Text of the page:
AKRON-Boosted by the performance and growth worldwide of its business units, Goodyear in 1993 recorded the second-highest income in its 95-year history, while TBC Corp. and Cooper Tire & Rubber Co. both posted income levels below last year's results. All three companies recently released their fourth quarter and year-end results.
Goodyear said 1993 earnings-before extraordinary items and the effect of accounting changes-grew 33.1 percent to $488.7 million, the second-highest mark in company history next to the $513.9 million earned in 1987.
Net income for the year was $387.8 million. Sales fell slightly to $11.6 billion.
In the fourth quarter, the tire maker earned $113.2 million, up 29.4 percent from $87.5 million in 1992. The 1992 results included nonrecurring items resulting in a net gain of $20.5 million, and a charge of $15.3 million for debt retirement.
CEO Stanley C. Gault said the company was ``extremely pleased with our operating results.''
Goodyear rang up 1993 fourth-quarter sales of $2.92 billion, down slightly from $2.93 billion in 1992, though the latter figure included about $87 million of sales from divested assets.
In its tire segment, sales in the quarter improved 2.6 percent to $2.51 billion. For the year, tire sales grew 2 percent to $9.96 billion.
Worldwide tire unit sales rose 3.5 percent in the quarter and 4.2 percent for the year.
In Canada, 1993 sales improved by 7.7 percent to $584.3 million. Operating income was $12 million compared with $4 million in 1992.
Continuing its drive to reduce corporate debt, the company said debt at the end of 1993 was $1.4 billion, $525 million lower than the year before.
At least one analyst was somewhat surprised by the tire maker's continued strong showing.
Sheldon Grodsky, director of research for Grodsky Associates Inc. in South Orange, N.J., said he wishes he knew what the key to Goodyear's success is. ``They're just doing something right. Somewhere they're getting cost out of their system (and are) doing better than I thought they could under these (market) conditions.''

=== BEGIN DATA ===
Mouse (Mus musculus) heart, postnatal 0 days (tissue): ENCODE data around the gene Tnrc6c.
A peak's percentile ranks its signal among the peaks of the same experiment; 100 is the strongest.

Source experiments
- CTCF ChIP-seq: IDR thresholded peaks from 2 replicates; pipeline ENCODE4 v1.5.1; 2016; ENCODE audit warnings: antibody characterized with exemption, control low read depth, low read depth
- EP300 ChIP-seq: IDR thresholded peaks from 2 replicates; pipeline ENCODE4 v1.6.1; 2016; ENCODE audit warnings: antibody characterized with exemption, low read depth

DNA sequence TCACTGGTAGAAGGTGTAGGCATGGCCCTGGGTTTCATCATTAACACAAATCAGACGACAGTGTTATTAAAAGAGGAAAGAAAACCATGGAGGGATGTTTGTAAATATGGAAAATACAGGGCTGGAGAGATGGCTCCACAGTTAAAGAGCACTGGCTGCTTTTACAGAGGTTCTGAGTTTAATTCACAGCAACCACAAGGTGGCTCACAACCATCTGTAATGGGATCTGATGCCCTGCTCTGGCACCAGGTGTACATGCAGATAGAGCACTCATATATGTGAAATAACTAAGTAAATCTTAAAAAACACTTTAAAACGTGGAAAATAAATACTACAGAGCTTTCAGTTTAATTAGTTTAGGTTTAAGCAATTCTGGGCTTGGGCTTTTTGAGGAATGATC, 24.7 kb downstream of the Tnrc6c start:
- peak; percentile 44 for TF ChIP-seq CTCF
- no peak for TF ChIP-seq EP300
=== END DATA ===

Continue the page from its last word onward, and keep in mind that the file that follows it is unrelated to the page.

Hurt by a weak fourth quarter, TBC Corp.'s sales and net earnings fell slightly in 1993 from the year before.
The downturn ends a seven-year streak in which the firm's annual earnings had reached new highs.
For the year, income slipped 4.8 percent to $21.4 million vs. $22.5 million in 1992. Sales fell less than 1 percent to $568.7 million from $569.5 million.
Earnings per share of $0.74 were the second highest in company history.
A downturn in the fourth quarter hurt TBC's yearly results. In that period, ended Dec. 31, TBC's net income slid 16.9 percent to $4.91 million from $5.9 million, as sales fell 7.3 percent to $129.6 million from $139.8 million.
CEO Marvin E. Bruce said changes in inventory levels among distributors and their retail customers in 1993 ``caused our performance to be somewhat below the company's long-term record.''
Following the pattern of the industry, he said TBC's tire shipments were off 0.7 percent for the year, an expected slowdown following 1992 when company shipments grew 13.4 percent.
Still, Mr. Bruce is confident the firm will continue its on-going expansion.
``The underlying consumer demand for replacement tires is continuing to rise steadily, and TBC's record demonstrates noteworthy success in capturing an increasing share of aftermarket sales made by independent tire dealers,'' he said.
Cooper Tire & Rubber Co. posted record net sales and its second highest net income in history, aided by strong volume among its engineered products, which it said offset reduced tire shipments.
For the year, income slipped 5.5 percent to $102.2 million compared to $108.2 million before a $65 million cumulative charge for accounting changes in 1992. During that period, sales increased 1.6 percent to $1.19 billion from $1.18 billion in 1992.
Cooper Chairman Ivan W. Gorr said he believes the 1993 numbers are in line with the company's long-term growth trends in sales and earnings.
``If the economy continues to improve, we expect the markets for tires and engineered products to be good during 1994,'' Mr. Gorr said. ``Our financial position is excellent, and we are well positioned for future growth.''